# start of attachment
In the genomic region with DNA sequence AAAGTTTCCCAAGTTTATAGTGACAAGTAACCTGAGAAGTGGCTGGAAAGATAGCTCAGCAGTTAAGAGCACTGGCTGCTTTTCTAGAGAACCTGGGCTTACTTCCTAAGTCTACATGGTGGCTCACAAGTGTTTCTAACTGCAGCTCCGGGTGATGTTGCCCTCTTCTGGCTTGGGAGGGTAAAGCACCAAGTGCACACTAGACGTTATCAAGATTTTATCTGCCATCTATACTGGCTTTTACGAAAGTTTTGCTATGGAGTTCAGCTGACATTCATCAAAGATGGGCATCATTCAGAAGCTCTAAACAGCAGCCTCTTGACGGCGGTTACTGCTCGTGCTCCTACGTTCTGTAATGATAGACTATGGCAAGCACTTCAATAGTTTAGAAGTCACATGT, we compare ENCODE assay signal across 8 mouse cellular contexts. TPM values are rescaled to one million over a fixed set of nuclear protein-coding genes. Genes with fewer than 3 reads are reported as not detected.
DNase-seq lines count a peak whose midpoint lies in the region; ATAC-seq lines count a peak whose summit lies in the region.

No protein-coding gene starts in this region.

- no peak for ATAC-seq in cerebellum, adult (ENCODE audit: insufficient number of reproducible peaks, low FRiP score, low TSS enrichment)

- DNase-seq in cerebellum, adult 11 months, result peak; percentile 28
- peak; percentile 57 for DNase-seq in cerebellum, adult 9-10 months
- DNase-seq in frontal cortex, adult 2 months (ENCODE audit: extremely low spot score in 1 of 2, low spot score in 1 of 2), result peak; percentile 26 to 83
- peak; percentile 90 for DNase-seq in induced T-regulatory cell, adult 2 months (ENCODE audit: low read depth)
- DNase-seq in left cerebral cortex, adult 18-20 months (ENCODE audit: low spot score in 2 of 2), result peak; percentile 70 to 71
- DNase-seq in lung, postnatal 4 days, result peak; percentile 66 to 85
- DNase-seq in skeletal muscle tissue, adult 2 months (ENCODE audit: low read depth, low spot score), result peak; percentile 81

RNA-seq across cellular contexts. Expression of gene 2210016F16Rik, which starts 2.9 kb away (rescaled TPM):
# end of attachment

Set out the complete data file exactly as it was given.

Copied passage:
In the genomic region with DNA sequence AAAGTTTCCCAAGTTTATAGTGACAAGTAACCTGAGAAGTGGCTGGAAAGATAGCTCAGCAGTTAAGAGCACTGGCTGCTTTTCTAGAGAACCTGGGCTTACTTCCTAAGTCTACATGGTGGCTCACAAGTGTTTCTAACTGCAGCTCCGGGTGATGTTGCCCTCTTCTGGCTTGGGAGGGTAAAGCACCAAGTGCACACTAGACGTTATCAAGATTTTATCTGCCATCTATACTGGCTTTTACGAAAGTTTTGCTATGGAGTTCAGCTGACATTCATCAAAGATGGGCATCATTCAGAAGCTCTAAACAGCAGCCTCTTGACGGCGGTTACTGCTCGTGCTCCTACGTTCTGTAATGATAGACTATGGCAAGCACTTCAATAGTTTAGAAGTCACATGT, we compare ENCODE assay signal across 8 mouse cellular contexts. TPM values are rescaled to one million over a fixed set of nuclear protein-coding genes. Genes with fewer than 3 reads are reported as not detected.
DNase-seq lines count a peak whose midpoint lies in the region; ATAC-seq lines count a peak whose summit lies in the region.

No protein-coding gene starts in this region.

- no peak for ATAC-seq in cerebellum, adult (ENCODE audit: insufficient number of reproducible peaks, low FRiP score, low TSS enrichment)

- DNase-seq in cerebellum, adult 11 months, result peak; percentile 28
- peak; percentile 57 for DNase-seq in cerebellum, adult 9-10 months
- DNase-seq in frontal cortex, adult 2 months (ENCODE audit: extremely low spot score in 1 of 2, low spot score in 1 of 2), result peak; percentile 26 to 83
- peak; percentile 90 for DNase-seq in induced T-regulatory cell, adult 2 months (ENCODE audit: low read depth)
- DNase-seq in left cerebral cortex, adult 18-20 months (ENCODE audit: low spot score in 2 of 2), result peak; percentile 70 to 71
- DNase-seq in lung, postnatal 4 days, result peak; percentile 66 to 85
- DNase-seq in skeletal muscle tissue, adult 2 months (ENCODE audit: low read depth, low spot score), result peak; percentile 81

RNA-seq across cellular contexts. Expression of gene 2210016F16Rik, which starts 2.9 kb away (rescaled TPM):